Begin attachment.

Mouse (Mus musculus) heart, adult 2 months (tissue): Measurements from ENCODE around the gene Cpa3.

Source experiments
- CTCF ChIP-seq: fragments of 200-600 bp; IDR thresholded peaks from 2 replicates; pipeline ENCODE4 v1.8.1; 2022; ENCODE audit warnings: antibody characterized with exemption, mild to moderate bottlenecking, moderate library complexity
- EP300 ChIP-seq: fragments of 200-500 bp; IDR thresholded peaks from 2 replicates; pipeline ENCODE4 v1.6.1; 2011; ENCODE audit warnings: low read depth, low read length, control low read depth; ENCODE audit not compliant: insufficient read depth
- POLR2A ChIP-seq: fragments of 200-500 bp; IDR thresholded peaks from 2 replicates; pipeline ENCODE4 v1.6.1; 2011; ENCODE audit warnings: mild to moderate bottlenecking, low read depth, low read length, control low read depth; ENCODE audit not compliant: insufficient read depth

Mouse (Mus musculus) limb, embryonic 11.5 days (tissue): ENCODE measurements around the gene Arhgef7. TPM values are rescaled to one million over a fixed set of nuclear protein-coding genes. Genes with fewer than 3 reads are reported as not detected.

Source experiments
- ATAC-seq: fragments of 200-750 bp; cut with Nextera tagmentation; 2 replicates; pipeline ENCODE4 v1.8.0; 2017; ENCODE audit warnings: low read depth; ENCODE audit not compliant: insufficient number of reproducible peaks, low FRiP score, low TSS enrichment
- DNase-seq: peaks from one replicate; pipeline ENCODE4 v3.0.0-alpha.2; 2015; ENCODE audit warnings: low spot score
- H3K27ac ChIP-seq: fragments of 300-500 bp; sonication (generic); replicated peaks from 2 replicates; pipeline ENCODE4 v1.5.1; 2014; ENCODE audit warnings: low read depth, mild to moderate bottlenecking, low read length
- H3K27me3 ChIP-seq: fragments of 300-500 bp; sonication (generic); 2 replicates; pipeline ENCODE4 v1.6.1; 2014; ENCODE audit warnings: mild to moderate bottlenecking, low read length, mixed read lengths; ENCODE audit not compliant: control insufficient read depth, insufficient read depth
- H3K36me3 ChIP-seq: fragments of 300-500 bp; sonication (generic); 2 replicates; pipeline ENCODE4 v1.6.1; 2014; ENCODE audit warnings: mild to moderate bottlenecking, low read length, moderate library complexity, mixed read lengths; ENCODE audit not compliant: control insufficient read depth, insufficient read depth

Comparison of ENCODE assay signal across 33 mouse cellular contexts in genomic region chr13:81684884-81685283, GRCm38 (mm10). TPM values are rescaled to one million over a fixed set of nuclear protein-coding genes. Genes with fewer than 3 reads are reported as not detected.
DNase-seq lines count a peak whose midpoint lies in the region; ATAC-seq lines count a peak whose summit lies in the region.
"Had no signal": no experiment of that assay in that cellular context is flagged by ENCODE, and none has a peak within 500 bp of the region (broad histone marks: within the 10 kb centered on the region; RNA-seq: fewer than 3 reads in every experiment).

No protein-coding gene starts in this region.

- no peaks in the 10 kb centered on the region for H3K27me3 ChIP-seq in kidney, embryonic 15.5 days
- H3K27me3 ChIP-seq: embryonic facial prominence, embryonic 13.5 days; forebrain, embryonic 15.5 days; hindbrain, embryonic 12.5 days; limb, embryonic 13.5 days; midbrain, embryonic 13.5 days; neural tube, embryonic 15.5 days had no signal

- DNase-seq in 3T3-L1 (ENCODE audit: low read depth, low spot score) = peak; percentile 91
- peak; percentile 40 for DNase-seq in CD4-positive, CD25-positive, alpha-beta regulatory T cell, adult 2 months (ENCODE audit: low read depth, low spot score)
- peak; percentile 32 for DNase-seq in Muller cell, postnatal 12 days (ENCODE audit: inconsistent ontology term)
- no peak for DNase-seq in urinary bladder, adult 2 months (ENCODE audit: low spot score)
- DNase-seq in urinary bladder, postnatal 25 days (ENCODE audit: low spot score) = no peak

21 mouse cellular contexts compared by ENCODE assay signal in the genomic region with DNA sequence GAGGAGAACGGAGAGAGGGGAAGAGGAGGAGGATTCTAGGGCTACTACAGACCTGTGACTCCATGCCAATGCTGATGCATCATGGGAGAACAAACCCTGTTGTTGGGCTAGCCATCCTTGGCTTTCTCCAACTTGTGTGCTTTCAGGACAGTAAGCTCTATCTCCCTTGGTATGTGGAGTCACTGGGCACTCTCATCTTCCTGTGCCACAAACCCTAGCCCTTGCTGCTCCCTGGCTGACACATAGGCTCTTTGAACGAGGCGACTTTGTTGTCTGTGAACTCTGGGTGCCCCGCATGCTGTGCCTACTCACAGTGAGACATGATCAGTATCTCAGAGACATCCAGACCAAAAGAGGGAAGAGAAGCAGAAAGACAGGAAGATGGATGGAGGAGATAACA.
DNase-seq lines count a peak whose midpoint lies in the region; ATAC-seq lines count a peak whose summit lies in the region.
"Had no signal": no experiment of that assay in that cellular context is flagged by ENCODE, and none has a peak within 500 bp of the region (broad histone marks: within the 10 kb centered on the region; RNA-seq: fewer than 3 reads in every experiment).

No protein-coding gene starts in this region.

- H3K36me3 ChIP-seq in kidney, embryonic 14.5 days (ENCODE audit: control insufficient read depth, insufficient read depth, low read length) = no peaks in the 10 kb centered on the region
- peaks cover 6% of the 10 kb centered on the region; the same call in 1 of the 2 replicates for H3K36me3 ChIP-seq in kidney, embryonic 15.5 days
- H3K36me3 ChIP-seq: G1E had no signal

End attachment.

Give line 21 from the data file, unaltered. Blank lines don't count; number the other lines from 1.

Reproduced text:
- peak; percentile 32 for DNase-seq in Muller cell, postnatal 12 days (ENCODE audit: inconsistent ontology term)